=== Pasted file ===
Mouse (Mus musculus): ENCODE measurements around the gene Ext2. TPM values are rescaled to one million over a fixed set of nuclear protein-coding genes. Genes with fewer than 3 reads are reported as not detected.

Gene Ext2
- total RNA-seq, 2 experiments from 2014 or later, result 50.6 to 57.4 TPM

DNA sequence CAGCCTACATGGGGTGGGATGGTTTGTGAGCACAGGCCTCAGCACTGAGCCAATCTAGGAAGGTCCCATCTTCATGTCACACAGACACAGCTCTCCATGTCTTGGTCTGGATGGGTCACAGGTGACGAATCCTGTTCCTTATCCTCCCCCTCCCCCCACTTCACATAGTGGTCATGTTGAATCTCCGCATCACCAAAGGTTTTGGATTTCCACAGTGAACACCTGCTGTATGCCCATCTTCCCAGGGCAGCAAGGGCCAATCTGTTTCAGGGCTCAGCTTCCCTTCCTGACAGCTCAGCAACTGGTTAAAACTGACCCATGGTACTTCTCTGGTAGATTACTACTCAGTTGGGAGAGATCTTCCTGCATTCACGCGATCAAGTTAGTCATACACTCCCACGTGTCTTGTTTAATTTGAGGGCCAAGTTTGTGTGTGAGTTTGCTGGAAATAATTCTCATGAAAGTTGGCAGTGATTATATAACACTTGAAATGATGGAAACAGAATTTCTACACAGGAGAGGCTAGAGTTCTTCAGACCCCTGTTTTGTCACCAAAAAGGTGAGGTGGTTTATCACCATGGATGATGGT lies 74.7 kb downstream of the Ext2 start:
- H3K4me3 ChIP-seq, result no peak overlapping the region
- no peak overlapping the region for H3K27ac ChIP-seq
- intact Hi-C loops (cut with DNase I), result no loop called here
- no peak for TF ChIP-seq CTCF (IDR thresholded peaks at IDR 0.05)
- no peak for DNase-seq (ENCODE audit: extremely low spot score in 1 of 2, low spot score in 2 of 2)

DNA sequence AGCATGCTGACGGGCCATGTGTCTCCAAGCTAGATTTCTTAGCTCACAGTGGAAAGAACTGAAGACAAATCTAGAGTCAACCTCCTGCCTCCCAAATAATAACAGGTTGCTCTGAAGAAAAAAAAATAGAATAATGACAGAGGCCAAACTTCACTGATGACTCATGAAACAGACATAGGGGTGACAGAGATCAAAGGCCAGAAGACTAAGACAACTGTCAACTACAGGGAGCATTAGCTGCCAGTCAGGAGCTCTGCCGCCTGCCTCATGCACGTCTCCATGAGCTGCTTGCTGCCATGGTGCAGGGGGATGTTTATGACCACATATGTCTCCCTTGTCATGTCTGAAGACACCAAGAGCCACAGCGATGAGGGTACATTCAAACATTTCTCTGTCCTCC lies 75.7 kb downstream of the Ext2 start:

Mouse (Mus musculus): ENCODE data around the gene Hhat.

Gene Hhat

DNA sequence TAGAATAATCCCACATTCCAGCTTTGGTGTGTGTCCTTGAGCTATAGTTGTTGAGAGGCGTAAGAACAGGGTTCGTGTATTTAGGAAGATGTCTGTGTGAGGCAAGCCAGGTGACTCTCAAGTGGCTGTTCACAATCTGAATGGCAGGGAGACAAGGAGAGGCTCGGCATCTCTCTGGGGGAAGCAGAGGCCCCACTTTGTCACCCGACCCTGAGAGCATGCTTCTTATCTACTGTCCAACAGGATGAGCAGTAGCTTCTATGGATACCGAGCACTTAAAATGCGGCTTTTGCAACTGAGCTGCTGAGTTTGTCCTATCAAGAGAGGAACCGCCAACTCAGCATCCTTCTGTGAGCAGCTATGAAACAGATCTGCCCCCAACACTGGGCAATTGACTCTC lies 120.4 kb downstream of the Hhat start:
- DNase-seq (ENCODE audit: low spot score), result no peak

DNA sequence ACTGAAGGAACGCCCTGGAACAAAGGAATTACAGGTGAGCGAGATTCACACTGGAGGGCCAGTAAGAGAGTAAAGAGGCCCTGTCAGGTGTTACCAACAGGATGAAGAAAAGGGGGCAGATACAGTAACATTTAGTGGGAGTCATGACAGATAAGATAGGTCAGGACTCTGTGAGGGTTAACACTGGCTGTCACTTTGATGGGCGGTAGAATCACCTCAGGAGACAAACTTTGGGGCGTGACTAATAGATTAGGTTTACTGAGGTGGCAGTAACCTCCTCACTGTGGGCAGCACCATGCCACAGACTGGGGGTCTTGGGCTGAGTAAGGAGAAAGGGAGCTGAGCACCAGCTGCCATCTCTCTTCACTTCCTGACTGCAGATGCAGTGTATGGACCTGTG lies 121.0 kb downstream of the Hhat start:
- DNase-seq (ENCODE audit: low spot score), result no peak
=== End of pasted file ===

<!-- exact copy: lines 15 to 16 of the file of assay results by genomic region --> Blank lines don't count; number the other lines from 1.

DNA sequence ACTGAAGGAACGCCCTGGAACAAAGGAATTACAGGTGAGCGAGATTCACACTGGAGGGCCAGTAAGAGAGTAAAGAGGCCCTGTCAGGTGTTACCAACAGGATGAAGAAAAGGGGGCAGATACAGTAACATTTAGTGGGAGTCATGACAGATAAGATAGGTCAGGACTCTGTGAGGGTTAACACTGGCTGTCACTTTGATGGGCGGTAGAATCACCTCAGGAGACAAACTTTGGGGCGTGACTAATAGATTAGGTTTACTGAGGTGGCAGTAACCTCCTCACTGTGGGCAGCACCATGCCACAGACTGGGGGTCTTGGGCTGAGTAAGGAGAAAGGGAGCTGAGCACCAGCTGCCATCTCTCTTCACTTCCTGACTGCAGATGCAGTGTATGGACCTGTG lies 121.0 kb downstream of the Hhat start:
- DNase-seq (ENCODE audit: low spot score), result no peak